Peer-to-peer lending platforms, trade associations and other stakeholders have hit back at the Financial Conduct Authority’s (FCA) proposals regarding the marketing of P2P property development loans to retail investors.
It noted similarities between P2P agreements – using the example of a property development loan – and speculative illiquid securities (SISs) and asked whether this should impact the marketing of such products to retail investors.
“Where a P2P agreement has similar features to a SIS (for example where it is a loan to a property developer) there is the possibility for arbitrage,” the FCA said in the discussion paper.
Industry stakeholders submitted their feedback to the FCA ahead of the 1 July deadline. Peer2Peer Finance News understands that the FCA is likely to publish a consultation paper next, although a date has not yet been confirmed.
The 36H Group submitted feedback on behalf of its six member platforms.
Mike Carter, head of platform lending at the 36H Group, said the trade body’s members support the FCA’s work to protect investors from potential harm but were concerned about the impact the proposals would have on the industry.
“Our members are concerned that recategorising P2P property loans as SIS investments will unnecessarily significantly reduce investor liquidity for this product, penalising the platforms which have demonstrated positive investor returns, and could make the retail operations of some platforms unviable,” he said.
“Instead, they believe the focus should be on making sure the risk management framework is adequately implemented at platforms rather than preventing those platforms who have good risk management from being able to offer the product to existing investors as they do currently.”
36H Group members believe that P2P property platforms are materially different from other lenders that may fall within the SIS category because of the introduction of the risk management framework for all P2P platforms in 2019.
Carter said this framework, if implemented properly, ensures that a platform has skilled staff who know how to originate good quality loans; can assess the risks of the loan and the underlying property development projects; execute lending agreements appropriate for a property loan and take security; and after the drawdown they monitor the loan and if necessary exercise security on behalf of investors.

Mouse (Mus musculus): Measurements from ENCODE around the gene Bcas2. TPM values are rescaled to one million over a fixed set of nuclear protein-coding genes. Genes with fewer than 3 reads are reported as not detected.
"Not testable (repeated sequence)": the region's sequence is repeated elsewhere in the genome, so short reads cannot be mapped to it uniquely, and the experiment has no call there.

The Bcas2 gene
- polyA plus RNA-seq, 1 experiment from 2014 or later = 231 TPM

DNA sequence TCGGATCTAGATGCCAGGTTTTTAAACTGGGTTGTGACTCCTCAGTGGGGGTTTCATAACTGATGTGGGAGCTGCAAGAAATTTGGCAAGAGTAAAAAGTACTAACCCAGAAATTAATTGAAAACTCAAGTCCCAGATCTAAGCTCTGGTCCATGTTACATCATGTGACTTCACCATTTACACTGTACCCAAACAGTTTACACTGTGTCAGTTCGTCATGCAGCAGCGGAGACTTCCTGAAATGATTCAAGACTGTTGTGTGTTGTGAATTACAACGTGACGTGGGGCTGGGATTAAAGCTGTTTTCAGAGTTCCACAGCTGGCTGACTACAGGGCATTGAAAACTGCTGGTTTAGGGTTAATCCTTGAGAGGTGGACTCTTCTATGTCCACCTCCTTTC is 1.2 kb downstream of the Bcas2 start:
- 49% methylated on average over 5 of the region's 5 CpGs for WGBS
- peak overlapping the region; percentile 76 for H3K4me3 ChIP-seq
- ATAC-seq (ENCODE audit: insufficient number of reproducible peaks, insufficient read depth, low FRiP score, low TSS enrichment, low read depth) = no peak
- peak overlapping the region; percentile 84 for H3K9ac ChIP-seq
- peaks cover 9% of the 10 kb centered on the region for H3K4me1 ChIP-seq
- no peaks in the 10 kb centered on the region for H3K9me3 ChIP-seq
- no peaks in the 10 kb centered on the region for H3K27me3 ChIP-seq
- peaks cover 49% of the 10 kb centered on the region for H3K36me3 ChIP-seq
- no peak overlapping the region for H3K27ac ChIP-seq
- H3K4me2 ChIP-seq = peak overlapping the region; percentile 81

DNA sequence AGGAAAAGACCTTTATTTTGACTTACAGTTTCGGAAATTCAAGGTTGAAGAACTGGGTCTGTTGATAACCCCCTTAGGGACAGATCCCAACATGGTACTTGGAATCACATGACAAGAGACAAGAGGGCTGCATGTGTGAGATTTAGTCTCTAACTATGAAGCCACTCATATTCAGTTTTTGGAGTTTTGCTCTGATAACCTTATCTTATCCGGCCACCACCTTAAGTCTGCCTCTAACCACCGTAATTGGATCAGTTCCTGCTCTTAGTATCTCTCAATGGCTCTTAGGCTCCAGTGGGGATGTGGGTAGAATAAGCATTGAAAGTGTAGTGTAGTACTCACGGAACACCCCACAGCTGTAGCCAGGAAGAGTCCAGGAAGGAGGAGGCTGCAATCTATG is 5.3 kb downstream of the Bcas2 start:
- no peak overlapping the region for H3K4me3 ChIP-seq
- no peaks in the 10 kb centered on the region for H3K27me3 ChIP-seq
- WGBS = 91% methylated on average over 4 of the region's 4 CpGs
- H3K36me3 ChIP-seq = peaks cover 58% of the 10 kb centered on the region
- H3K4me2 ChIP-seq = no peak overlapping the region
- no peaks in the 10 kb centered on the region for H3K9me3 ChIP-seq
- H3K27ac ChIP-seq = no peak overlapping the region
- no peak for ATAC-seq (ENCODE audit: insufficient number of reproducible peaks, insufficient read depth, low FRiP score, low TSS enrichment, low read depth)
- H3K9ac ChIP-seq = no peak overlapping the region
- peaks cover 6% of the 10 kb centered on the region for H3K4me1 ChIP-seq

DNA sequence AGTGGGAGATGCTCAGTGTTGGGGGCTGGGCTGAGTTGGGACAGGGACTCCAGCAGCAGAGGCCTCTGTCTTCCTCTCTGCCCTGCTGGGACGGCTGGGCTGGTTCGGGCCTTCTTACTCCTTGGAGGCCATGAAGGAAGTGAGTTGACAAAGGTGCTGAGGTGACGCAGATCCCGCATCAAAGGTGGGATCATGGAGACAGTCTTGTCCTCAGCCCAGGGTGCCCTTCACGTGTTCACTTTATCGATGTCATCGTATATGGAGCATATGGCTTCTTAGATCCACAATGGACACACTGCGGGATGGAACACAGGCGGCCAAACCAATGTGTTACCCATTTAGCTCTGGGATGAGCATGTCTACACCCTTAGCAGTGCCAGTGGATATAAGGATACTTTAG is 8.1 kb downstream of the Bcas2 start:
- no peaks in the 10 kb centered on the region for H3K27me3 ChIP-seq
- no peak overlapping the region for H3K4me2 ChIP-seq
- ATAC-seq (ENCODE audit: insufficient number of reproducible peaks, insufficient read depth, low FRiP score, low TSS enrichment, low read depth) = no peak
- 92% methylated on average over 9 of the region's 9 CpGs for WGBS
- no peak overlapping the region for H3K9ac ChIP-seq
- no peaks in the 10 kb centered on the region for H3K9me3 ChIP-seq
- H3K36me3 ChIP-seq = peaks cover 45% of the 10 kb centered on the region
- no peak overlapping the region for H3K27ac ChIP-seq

“Taken together, all of these elements of a risk management framework should minimise potential harm to investors by delivering good loans for investment,” said Carter.
Read more: P2PFN and UKCFA roundtable on regulation
Stuart Law, chief executive of one of the UK’s biggest P2P lenders Assetz Capital, said there are strong controls already in place. He argued that the FCA should focus on supervision, rather than going ahead with these proposals that would lead to the collapse of many platforms that do not have institutional funding to lend if there were a ban on retail.
“I think it’s ridiculous, it’s implying that there’s no due diligence already in place,” he said.
“The FCA should enforce the rules it already has in place to ensure there’s no arbitrage.”
Other P2P platform bosses, including Loanpad chief executive Louis Schwartz and LandlordInvest managing director Filip Karadaghi, similarly expressed concerns about a blanket ban and suggested the FCA should instead focus on the individual platform’s management and processes.
Dena Chadderton, partner at compliance consultancy Adempi Associates, said she was concerned about the FCA’s direction of travel in relation to consumer investing for P2P and the wider alternative investment market.
“The recent consultation paper and interactions by the FCA with our clients, very much point to the FCA increasing the restrictions and/or frictions for consumers to invest in alternative products and that includes P2P development loans,” she said.
The UK Crowdfunding Association (UKCFA) surveyed 2,512 investors on their view of the asset class as part of its response to the FCA and found that the majority have a good understanding of the risks when investing in regulated platforms.
“We took the view that the FCA’s data showed arbitrage was not towards P2P but towards unregulated investments and our own survey of P2P and crowdfunding investors showed that the involvement of a regulated platform appeared to show a good understanding of risk with regulated platforms, so we don’t see the need to apply a marketing ban to P2P platforms,” said a UKCFA spokesperson.